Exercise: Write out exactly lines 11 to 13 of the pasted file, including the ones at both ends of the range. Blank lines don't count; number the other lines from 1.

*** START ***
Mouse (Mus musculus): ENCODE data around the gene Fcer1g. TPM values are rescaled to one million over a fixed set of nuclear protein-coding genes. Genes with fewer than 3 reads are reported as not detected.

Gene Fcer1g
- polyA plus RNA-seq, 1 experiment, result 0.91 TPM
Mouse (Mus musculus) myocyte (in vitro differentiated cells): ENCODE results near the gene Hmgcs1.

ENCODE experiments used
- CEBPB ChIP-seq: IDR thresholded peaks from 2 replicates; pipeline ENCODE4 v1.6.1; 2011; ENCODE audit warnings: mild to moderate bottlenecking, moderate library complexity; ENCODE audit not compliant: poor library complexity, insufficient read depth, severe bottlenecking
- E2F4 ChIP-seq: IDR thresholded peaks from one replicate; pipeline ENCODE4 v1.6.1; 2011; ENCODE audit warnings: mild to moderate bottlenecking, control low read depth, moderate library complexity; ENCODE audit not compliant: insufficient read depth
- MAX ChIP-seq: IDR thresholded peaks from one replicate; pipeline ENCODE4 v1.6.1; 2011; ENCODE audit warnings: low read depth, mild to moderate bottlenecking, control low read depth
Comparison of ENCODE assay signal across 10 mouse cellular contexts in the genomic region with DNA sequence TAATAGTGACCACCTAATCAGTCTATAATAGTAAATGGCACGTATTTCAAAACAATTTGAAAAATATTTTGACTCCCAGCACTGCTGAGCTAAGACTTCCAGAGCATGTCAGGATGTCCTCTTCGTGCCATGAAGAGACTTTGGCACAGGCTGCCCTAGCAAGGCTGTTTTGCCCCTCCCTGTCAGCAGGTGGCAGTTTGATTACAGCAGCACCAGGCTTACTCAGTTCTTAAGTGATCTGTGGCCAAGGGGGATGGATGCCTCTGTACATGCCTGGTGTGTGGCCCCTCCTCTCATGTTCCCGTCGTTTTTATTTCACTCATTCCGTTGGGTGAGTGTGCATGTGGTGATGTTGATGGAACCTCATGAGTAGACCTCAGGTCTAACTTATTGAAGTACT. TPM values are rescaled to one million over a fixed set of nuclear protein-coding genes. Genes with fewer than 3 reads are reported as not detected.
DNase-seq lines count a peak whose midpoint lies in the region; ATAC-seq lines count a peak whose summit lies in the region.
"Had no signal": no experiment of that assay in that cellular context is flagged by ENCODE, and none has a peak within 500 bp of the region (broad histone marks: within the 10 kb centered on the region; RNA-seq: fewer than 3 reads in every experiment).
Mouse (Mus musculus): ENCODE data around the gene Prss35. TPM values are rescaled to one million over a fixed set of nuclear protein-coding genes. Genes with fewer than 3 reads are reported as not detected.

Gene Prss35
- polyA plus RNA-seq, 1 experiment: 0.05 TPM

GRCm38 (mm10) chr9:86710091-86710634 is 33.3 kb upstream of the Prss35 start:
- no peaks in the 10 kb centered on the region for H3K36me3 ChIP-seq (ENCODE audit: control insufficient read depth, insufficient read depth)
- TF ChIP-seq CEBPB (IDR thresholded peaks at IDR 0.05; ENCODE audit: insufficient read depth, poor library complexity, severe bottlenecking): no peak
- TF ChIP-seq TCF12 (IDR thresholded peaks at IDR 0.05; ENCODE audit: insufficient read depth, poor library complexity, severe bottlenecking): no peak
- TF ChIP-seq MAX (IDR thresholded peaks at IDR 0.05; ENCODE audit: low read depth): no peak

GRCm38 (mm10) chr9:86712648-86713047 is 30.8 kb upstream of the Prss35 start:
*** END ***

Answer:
"Had no signal": no experiment of that assay in that cellular context is flagged by ENCODE, and none has a peak within 500 bp of the region (broad histone marks: within the 10 kb centered on the region; RNA-seq: fewer than 3 reads in every experiment).
Mouse (Mus musculus): ENCODE data around the gene Prss35. TPM values are rescaled to one million over a fixed set of nuclear protein-coding genes. Genes with fewer than 3 reads are reported as not detected.

Gene Prss35